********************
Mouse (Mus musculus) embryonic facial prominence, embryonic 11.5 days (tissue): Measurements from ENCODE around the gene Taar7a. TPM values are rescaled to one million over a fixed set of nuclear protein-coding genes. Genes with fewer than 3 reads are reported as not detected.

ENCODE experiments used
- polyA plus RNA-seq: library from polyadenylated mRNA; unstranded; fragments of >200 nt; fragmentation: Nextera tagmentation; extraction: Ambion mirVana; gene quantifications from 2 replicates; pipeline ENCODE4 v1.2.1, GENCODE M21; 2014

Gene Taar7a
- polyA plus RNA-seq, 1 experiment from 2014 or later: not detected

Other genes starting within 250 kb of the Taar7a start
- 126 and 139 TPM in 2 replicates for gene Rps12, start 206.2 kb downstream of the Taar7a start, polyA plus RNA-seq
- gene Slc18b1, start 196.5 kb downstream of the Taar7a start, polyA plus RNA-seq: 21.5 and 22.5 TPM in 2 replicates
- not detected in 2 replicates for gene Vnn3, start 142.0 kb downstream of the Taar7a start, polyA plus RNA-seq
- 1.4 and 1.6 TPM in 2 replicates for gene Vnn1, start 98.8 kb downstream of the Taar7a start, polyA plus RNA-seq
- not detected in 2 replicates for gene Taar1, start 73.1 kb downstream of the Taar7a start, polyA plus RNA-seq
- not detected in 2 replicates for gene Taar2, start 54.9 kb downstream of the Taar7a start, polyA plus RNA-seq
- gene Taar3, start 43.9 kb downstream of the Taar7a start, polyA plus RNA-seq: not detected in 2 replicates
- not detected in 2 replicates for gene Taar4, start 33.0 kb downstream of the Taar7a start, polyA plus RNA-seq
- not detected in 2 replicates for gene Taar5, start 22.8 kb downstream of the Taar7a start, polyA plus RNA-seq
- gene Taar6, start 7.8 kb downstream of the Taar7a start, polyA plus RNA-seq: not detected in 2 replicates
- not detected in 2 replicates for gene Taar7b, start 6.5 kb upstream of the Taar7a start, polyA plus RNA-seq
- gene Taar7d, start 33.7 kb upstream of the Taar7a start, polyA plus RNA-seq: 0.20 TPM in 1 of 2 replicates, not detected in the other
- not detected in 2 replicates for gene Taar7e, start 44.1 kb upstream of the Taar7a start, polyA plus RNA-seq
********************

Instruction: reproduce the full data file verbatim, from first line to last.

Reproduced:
Mouse (Mus musculus) embryonic facial prominence, embryonic 11.5 days (tissue): Measurements from ENCODE around the gene Taar7a. TPM values are rescaled to one million over a fixed set of nuclear protein-coding genes. Genes with fewer than 3 reads are reported as not detected.

ENCODE experiments used
- polyA plus RNA-seq: library from polyadenylated mRNA; unstranded; fragments of >200 nt; fragmentation: Nextera tagmentation; extraction: Ambion mirVana; gene quantifications from 2 replicates; pipeline ENCODE4 v1.2.1, GENCODE M21; 2014

Gene Taar7a
- polyA plus RNA-seq, 1 experiment from 2014 or later: not detected

Other genes starting within 250 kb of the Taar7a start
- 126 and 139 TPM in 2 replicates for gene Rps12, start 206.2 kb downstream of the Taar7a start, polyA plus RNA-seq
- gene Slc18b1, start 196.5 kb downstream of the Taar7a start, polyA plus RNA-seq: 21.5 and 22.5 TPM in 2 replicates
- not detected in 2 replicates for gene Vnn3, start 142.0 kb downstream of the Taar7a start, polyA plus RNA-seq
- 1.4 and 1.6 TPM in 2 replicates for gene Vnn1, start 98.8 kb downstream of the Taar7a start, polyA plus RNA-seq
- not detected in 2 replicates for gene Taar1, start 73.1 kb downstream of the Taar7a start, polyA plus RNA-seq
- not detected in 2 replicates for gene Taar2, start 54.9 kb downstream of the Taar7a start, polyA plus RNA-seq
- gene Taar3, start 43.9 kb downstream of the Taar7a start, polyA plus RNA-seq: not detected in 2 replicates
- not detected in 2 replicates for gene Taar4, start 33.0 kb downstream of the Taar7a start, polyA plus RNA-seq
- not detected in 2 replicates for gene Taar5, start 22.8 kb downstream of the Taar7a start, polyA plus RNA-seq
- gene Taar6, start 7.8 kb downstream of the Taar7a start, polyA plus RNA-seq: not detected in 2 replicates
- not detected in 2 replicates for gene Taar7b, start 6.5 kb upstream of the Taar7a start, polyA plus RNA-seq
- gene Taar7d, start 33.7 kb upstream of the Taar7a start, polyA plus RNA-seq: 0.20 TPM in 1 of 2 replicates, not detected in the other
- not detected in 2 replicates for gene Taar7e, start 44.1 kb upstream of the Taar7a start, polyA plus RNA-seq